AM – Flight to Baltra Airport (GPS)
Upon arrival at Baltra Airport, you will pass through an airport inspection point to insure that no foreign plants or animals are introduced to the islands, as well as to pay the park entrance fee of $100 (unless it has been prepaid). A guide will meet you, help you collect your luggage, and escort you on a short bus ride to the harbor.
PM – Charles Darwin Research Station
Although the great majority of Galapagos visitors come here to observe and appreciate natural wonders, it is also interesting to learn how the protection and conservation of the islands are carried out. The main attractions are the National Park information centre, the Van Staelen Exhibition Hall, the Breeding and Rearing Centre for young tortoises, and adult Galapagos tortoises in captivity.
AM – LasTintoreras
A delightful place to be reached by a nice zodiac ride. “Tintoreras” are small islands in front of Puerto Villamil coast. There is Heron lava on the lookout on mangrove branch, and Galapagos Penguin and sea lion often pop out on shore. White-tipped reef sharks are fairly common in the archipelago. Their name in Spanish is Tintorera, thus the name of this site as they are always found here resting in the shallow waters.
PM – Arnaldo Tupiza Breeding Centre
In the Arnaldo Tupiza Tortoise Breeding Centre you can see hundreds of giant Galapagos tortoises of all sizes. Vulnerable hatchlings are not gigantic at all, even smaller than the size of your hand! This project just outside Puerto Villamil was created to rescue the endangered populations of Isabela’s both southernmost volcanoes. From the almost incredible estimations of 250,000 giant tortoises in the 16th century, by the 1970s there were only about 3,000 individuals remaining. One thing beco mes clear on your visit: it’s hard work to save these creatures from extinction by reproduction in captivity and repopulation. The good news is that these programmes are successful and have already saved several species from extinction so far. By 2015 their number increased to about 32,000 in all the archipelago. Don’t forget to visit the native botanical garden of this breeding centre. It also attracts colourful songbirds such as yellow warblers, Darwin’s finches, Galapagos and vermillion flycatchers. Finally there is no greater counterpart to the cumbersome tortoises than the graceful American flamingos which frequently filter the saline waters of the adjacent lagoon for shrimp and algae. They are joined by a handful of species of aquatic and shore birds, from which some even migrate from Canada and Alaska.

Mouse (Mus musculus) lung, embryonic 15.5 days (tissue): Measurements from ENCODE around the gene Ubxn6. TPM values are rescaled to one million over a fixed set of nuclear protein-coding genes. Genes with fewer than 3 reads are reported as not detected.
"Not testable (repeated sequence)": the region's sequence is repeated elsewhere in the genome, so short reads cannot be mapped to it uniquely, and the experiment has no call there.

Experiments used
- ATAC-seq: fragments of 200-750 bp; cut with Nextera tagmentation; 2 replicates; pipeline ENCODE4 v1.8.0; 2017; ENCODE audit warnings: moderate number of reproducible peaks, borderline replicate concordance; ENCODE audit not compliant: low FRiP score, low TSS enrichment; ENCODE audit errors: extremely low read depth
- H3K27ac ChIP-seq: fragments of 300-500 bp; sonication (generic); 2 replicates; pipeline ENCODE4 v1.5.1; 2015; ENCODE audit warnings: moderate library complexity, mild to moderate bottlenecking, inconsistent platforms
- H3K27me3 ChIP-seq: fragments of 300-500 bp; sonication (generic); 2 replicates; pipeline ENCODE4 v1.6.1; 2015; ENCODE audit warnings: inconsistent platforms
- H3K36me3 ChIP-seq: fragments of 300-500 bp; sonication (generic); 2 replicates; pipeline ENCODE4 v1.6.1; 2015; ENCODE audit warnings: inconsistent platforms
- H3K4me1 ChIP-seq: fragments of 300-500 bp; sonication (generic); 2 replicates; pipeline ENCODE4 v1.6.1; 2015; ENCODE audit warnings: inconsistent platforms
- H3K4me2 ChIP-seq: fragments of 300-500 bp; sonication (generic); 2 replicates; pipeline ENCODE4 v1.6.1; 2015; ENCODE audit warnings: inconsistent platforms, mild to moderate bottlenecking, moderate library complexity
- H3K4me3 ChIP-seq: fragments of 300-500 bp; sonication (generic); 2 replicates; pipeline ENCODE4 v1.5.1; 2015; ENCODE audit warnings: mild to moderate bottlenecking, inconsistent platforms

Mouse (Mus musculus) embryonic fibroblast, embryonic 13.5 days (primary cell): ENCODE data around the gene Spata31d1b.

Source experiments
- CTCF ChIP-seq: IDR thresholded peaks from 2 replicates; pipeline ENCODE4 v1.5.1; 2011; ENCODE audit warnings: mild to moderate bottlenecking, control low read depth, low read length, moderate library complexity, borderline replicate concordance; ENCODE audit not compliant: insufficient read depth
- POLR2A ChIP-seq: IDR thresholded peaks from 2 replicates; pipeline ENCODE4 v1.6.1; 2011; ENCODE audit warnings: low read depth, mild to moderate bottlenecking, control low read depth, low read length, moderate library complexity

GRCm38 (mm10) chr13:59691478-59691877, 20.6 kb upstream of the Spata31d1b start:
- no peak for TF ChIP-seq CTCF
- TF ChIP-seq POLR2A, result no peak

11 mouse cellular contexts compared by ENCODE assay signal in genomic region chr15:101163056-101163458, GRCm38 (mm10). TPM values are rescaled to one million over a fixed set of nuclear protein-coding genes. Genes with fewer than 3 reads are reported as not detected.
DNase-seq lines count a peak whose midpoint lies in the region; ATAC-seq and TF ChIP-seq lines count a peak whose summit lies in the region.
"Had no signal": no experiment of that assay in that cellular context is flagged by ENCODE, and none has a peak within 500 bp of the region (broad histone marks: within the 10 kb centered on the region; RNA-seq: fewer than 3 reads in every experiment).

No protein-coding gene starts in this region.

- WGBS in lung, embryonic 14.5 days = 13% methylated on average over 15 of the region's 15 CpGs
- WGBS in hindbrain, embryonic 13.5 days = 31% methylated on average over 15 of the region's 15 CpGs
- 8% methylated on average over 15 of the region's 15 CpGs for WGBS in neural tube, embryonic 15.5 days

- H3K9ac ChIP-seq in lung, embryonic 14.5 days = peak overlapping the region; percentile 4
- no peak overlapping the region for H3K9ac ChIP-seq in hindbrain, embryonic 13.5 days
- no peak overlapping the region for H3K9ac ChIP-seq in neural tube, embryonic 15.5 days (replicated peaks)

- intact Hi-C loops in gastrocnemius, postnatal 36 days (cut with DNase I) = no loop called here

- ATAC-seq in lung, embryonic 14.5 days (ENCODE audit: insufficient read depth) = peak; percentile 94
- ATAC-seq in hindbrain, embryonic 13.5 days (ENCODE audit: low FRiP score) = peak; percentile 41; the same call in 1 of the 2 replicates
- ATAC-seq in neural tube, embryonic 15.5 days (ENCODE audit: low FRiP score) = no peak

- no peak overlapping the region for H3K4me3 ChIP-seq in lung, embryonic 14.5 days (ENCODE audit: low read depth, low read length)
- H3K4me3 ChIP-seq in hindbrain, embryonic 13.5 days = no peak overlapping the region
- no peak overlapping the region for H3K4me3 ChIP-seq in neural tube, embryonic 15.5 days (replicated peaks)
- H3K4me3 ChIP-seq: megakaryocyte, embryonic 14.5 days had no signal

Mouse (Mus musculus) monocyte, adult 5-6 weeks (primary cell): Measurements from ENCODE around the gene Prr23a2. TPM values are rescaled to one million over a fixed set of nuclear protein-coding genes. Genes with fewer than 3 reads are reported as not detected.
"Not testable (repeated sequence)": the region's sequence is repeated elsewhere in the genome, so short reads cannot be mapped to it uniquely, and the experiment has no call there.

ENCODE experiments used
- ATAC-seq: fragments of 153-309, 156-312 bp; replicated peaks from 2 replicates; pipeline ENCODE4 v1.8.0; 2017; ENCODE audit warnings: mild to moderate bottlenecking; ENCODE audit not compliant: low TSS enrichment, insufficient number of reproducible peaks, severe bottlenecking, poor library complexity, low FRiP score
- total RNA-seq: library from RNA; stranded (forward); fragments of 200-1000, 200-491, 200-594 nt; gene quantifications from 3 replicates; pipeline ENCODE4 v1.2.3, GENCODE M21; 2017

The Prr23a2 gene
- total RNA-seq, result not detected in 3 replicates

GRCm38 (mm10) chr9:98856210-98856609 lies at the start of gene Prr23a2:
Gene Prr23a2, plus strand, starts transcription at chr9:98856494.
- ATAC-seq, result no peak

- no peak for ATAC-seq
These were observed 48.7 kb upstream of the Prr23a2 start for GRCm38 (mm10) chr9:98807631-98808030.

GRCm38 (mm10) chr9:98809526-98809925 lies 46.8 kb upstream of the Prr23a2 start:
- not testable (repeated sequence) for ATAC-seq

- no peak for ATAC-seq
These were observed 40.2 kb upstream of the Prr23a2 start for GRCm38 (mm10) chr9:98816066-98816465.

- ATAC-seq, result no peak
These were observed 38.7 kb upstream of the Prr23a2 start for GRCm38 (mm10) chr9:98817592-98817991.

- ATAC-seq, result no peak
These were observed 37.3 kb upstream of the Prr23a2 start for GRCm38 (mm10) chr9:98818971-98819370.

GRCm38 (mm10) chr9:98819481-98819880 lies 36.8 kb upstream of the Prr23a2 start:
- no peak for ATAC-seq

AM – Punta Moreno (Isabela)
Punta Moreno is located on the north coast of Isabela Island between the volcano Sierra Negra and Cerro Azul volcano. The trail runs along a lava flow Pahohoe (solidified lava in the form of corrugated or an accordion) into a complex of coastal lagoons, its main attraction are several species of birds which can be found around this lakes and mangroves
PM – Elizabeth Bay (Isabela)
This is a marine visitor site, so the excursion has no landing point. Your zodiac ride starts with a visit to the Marielas islets, home to the largest and most important penguin colony on the Galapagos Islands. The excursion continues into the cove, surrounded by red mangrove, where you can admire their red roots and green leaves. Here, you are able to observe sea turtles, flightless cormorants, spotted eagle rays, golden rays, brown pelicans and sea lions. Frequent visitors have been able to see Galapagos hawks soaring overhead with schools of pompano and dorado fish swimming down below.
AM – Punta Espinoza (Fernandina)